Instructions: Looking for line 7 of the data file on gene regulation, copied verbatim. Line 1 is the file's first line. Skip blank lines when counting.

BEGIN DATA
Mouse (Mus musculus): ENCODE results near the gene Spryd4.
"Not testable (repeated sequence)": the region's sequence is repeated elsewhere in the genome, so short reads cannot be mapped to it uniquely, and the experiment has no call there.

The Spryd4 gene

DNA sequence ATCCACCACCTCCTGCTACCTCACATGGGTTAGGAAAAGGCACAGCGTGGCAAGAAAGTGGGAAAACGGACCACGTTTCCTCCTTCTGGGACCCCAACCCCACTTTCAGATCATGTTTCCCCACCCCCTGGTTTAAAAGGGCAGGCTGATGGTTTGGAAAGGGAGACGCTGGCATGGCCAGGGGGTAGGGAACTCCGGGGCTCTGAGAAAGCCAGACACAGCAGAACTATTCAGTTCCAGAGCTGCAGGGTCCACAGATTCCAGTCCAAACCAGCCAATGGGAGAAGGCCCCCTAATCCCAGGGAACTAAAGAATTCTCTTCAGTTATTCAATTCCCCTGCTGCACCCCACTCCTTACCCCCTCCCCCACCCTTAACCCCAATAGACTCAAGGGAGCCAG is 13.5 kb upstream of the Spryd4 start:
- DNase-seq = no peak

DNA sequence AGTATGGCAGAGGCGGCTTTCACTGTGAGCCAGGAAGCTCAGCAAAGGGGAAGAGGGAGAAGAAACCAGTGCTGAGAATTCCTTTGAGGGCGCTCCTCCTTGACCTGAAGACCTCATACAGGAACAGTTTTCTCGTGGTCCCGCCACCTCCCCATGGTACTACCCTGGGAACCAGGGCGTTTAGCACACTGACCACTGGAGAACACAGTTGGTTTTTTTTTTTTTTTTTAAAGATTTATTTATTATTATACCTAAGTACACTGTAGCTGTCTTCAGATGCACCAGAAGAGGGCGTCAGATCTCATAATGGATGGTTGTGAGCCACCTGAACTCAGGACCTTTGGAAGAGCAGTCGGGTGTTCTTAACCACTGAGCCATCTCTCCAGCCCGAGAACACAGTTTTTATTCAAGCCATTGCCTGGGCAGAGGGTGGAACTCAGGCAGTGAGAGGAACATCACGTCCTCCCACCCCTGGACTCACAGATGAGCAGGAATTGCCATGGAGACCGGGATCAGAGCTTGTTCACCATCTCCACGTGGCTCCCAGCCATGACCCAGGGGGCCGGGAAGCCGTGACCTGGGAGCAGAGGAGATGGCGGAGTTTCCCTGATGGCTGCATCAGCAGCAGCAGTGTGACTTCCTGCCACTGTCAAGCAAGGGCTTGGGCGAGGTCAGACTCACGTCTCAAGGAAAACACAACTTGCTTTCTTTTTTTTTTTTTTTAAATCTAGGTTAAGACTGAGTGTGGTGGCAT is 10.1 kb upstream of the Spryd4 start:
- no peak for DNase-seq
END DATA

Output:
- no peak for DNase-seq